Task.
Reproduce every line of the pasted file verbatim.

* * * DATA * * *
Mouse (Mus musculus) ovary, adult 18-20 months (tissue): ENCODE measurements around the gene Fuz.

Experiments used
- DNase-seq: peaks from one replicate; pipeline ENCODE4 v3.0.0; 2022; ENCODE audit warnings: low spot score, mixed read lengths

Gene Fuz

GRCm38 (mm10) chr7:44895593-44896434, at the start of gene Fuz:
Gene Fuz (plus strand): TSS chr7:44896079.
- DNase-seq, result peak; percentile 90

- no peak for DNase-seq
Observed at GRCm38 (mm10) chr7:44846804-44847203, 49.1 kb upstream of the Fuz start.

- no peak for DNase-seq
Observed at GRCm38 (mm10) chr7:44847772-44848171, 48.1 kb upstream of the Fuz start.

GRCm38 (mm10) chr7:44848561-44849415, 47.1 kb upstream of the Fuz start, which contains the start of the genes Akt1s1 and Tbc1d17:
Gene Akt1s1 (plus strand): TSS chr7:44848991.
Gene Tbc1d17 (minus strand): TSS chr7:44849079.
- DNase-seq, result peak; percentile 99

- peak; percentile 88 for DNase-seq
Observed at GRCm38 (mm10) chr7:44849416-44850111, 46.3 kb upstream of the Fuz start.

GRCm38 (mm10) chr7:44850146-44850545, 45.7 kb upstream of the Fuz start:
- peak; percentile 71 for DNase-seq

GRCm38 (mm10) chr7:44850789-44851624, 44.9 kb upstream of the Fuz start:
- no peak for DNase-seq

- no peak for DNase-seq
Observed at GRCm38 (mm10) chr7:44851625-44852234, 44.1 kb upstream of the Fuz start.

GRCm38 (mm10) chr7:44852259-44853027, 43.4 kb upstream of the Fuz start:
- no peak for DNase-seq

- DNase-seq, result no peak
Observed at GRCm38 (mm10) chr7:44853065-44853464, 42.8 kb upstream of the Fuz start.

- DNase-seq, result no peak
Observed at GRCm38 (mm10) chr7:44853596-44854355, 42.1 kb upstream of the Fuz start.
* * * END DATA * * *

Mouse (Mus musculus) ovary, adult 18-20 months (tissue): ENCODE measurements around the gene Fuz.

Experiments used
- DNase-seq: peaks from one replicate; pipeline ENCODE4 v3.0.0; 2022; ENCODE audit warnings: low spot score, mixed read lengths

Gene Fuz

GRCm38 (mm10) chr7:44895593-44896434, at the start of gene Fuz:
Gene Fuz (plus strand): TSS chr7:44896079.
- DNase-seq, result peak; percentile 90

- no peak for DNase-seq
Observed at GRCm38 (mm10) chr7:44846804-44847203, 49.1 kb upstream of the Fuz start.

- no peak for DNase-seq
Observed at GRCm38 (mm10) chr7:44847772-44848171, 48.1 kb upstream of the Fuz start.

GRCm38 (mm10) chr7:44848561-44849415, 47.1 kb upstream of the Fuz start, which contains the start of the genes Akt1s1 and Tbc1d17:
Gene Akt1s1 (plus strand): TSS chr7:44848991.
Gene Tbc1d17 (minus strand): TSS chr7:44849079.
- DNase-seq, result peak; percentile 99

- peak; percentile 88 for DNase-seq
Observed at GRCm38 (mm10) chr7:44849416-44850111, 46.3 kb upstream of the Fuz start.

GRCm38 (mm10) chr7:44850146-44850545, 45.7 kb upstream of the Fuz start:
- peak; percentile 71 for DNase-seq

GRCm38 (mm10) chr7:44850789-44851624, 44.9 kb upstream of the Fuz start:
- no peak for DNase-seq

- no peak for DNase-seq
Observed at GRCm38 (mm10) chr7:44851625-44852234, 44.1 kb upstream of the Fuz start.

GRCm38 (mm10) chr7:44852259-44853027, 43.4 kb upstream of the Fuz start:
- no peak for DNase-seq

- DNase-seq, result no peak
Observed at GRCm38 (mm10) chr7:44853065-44853464, 42.8 kb upstream of the Fuz start.

- DNase-seq, result no peak
Observed at GRCm38 (mm10) chr7:44853596-44854355, 42.1 kb upstream of the Fuz start.